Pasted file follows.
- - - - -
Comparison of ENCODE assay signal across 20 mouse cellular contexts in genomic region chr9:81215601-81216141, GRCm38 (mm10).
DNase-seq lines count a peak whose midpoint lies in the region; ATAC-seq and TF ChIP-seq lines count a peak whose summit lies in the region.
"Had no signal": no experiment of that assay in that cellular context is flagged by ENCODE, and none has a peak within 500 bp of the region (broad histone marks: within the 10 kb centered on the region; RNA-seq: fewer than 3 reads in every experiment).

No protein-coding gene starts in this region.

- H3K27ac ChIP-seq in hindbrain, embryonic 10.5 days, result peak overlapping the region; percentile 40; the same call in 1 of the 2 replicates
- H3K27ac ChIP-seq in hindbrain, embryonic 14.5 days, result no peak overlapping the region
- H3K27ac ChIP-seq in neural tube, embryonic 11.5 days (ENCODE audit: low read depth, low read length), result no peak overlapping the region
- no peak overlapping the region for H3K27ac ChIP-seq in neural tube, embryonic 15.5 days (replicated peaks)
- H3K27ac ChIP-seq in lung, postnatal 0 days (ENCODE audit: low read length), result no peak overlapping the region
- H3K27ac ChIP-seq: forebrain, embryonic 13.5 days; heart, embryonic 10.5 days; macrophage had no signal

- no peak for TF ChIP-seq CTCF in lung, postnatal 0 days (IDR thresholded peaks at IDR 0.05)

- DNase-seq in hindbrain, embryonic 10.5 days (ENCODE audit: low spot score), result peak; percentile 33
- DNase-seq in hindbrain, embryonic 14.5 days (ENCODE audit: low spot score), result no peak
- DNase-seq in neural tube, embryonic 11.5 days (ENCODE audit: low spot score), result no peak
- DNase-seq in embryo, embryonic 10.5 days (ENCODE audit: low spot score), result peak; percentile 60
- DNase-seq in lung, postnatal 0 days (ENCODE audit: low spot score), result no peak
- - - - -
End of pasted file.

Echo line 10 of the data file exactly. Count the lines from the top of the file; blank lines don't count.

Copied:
- H3K27ac ChIP-seq: forebrain, embryonic 13.5 days; heart, embryonic 10.5 days; macrophage had no signal